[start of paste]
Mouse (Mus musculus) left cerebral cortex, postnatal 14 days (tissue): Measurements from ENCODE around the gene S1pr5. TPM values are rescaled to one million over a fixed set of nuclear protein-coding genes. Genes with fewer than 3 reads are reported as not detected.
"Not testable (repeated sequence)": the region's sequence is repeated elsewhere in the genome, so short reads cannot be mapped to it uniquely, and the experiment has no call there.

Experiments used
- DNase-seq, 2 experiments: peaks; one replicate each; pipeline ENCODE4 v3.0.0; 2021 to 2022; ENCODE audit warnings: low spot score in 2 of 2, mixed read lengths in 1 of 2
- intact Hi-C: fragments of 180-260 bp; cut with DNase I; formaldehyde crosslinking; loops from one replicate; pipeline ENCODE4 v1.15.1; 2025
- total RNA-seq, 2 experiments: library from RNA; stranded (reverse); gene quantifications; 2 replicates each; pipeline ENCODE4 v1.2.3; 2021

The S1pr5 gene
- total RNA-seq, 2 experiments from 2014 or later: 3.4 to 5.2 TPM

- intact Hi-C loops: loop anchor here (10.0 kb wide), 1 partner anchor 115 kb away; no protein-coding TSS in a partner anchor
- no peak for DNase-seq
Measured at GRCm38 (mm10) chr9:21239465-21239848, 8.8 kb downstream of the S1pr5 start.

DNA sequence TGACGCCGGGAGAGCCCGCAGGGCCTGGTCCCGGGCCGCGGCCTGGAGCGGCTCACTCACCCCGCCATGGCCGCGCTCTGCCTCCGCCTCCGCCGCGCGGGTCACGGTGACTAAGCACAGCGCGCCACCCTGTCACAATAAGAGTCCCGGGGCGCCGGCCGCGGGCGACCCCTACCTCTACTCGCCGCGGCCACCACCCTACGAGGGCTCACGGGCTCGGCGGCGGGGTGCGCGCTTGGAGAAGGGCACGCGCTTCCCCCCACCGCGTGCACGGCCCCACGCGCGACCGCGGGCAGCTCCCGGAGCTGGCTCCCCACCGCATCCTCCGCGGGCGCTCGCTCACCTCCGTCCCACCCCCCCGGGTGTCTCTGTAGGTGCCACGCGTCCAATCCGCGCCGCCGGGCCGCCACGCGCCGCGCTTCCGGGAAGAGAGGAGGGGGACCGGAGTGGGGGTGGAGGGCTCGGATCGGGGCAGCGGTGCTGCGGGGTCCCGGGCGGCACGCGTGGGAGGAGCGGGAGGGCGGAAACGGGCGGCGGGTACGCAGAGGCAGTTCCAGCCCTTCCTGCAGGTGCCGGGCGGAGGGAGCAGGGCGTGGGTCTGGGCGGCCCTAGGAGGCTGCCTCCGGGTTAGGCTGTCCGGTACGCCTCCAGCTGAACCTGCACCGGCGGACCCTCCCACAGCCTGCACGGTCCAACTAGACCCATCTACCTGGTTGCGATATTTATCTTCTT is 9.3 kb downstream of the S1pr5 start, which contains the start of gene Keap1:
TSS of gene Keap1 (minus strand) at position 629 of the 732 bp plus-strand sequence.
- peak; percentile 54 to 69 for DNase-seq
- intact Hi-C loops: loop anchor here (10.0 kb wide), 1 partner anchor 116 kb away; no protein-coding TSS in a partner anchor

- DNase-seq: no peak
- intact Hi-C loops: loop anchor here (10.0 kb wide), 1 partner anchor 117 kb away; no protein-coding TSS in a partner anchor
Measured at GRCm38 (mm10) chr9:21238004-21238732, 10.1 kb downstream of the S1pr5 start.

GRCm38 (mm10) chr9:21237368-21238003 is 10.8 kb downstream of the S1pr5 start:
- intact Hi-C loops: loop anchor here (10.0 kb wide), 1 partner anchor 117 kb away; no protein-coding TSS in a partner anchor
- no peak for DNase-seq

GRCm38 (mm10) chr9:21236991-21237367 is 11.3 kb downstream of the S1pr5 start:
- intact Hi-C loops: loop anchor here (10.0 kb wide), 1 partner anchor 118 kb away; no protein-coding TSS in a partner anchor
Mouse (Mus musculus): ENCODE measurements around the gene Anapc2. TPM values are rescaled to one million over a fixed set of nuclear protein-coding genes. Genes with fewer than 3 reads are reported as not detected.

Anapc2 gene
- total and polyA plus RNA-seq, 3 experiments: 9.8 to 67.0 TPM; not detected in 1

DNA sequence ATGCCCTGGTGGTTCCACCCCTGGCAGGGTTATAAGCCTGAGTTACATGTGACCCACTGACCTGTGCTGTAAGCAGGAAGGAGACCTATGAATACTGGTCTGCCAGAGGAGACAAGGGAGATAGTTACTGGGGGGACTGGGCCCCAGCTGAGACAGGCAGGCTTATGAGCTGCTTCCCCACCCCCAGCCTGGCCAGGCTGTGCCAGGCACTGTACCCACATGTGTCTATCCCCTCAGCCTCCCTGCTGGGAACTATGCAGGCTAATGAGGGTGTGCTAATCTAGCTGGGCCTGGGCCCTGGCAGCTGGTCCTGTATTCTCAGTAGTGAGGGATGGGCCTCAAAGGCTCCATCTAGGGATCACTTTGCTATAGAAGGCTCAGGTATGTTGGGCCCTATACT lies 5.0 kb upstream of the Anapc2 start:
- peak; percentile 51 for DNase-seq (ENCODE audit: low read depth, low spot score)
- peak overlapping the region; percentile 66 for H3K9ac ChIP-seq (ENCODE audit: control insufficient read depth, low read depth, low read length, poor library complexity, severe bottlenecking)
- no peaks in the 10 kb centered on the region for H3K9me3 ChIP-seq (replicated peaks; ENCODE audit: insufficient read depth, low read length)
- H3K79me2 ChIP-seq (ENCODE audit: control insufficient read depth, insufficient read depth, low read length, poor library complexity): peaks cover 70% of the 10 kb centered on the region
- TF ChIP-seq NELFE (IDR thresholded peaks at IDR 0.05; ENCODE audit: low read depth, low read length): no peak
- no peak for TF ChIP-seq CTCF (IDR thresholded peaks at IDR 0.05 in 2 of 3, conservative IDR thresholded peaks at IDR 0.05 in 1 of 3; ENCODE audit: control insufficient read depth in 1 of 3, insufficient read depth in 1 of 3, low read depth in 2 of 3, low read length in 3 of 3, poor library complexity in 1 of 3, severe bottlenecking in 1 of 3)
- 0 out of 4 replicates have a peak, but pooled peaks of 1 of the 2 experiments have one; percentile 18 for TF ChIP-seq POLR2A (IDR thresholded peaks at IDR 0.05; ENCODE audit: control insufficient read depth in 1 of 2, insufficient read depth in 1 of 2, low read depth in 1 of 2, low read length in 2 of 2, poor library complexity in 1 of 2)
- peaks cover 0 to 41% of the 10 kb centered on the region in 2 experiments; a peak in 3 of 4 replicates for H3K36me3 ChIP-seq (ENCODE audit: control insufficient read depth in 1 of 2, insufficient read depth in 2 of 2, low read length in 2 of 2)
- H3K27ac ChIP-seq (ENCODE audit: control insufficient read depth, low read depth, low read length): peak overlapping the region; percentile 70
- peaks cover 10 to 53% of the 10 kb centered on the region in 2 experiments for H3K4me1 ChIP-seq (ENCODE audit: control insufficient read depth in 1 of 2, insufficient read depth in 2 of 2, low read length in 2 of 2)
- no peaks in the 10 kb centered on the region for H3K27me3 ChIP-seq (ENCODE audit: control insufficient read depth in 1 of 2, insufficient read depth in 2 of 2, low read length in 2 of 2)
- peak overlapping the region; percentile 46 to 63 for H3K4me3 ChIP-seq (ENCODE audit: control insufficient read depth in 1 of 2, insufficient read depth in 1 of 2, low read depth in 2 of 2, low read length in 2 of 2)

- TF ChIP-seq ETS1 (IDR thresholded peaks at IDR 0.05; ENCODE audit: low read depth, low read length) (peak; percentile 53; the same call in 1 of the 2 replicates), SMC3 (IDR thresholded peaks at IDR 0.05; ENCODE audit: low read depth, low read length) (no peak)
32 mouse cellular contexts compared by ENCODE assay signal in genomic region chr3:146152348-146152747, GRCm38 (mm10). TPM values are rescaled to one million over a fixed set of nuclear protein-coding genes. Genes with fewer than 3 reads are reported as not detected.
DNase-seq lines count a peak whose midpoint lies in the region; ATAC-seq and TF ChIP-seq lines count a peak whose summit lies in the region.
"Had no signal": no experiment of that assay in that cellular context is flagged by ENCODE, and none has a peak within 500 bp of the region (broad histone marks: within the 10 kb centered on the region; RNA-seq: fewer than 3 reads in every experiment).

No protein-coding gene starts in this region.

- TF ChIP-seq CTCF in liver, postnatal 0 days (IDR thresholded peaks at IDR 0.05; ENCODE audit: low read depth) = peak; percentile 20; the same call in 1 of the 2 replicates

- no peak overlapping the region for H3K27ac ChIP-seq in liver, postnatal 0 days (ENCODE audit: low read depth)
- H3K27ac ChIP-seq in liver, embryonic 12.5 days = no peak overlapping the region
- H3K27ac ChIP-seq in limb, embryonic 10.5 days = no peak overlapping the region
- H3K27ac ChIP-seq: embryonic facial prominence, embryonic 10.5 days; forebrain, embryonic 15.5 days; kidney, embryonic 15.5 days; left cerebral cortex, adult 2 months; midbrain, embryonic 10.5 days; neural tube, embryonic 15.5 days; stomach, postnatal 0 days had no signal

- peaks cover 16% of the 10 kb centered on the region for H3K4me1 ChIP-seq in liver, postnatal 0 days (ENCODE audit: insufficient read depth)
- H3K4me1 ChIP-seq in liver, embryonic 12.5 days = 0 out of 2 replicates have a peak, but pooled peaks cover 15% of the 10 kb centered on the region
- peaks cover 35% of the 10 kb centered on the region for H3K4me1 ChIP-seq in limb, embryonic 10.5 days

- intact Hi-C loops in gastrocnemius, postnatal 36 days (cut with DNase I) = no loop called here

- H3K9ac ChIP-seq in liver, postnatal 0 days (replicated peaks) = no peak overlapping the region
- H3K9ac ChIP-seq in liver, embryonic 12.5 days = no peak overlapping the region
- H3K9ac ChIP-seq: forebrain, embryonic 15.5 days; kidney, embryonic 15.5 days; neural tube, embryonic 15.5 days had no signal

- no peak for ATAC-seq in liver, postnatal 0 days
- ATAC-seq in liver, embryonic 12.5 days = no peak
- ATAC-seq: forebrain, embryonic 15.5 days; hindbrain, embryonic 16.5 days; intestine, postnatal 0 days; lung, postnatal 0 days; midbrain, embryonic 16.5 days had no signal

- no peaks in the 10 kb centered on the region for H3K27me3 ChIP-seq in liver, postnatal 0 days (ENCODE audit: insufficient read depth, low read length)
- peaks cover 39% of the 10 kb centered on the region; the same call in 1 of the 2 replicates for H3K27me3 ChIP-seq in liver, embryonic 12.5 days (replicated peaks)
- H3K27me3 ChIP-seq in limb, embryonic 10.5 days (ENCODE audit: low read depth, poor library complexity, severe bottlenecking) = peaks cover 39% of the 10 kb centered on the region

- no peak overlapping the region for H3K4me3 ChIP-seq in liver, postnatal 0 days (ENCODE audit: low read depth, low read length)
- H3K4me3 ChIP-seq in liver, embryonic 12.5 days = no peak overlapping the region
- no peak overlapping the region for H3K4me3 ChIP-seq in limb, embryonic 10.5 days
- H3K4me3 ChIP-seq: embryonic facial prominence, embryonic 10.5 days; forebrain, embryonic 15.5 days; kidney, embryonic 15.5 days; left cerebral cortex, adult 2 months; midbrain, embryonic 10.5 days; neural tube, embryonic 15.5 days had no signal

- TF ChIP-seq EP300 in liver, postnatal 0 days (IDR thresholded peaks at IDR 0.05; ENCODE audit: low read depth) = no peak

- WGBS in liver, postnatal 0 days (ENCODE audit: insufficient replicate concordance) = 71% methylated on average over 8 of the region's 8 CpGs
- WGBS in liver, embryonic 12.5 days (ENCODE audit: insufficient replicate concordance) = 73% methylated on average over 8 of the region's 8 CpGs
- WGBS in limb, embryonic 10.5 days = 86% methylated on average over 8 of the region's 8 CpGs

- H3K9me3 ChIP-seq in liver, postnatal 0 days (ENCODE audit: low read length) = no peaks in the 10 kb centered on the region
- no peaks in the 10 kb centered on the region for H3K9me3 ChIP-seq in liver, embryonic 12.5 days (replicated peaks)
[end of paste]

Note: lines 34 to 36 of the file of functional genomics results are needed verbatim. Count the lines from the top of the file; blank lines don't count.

- 0 out of 4 replicates have a peak, but pooled peaks of 1 of the 2 experiments have one; percentile 18 for TF ChIP-seq POLR2A (IDR thresholded peaks at IDR 0.05; ENCODE audit: control insufficient read depth in 1 of 2, insufficient read depth in 1 of 2, low read depth in 1 of 2, low read length in 2 of 2, poor library complexity in 1 of 2)
- peaks cover 0 to 41% of the 10 kb centered on the region in 2 experiments; a peak in 3 of 4 replicates for H3K36me3 ChIP-seq (ENCODE audit: control insufficient read depth in 1 of 2, insufficient read depth in 2 of 2, low read length in 2 of 2)
- H3K27ac ChIP-seq (ENCODE audit: control insufficient read depth, low read depth, low read length): peak overlapping the region; percentile 70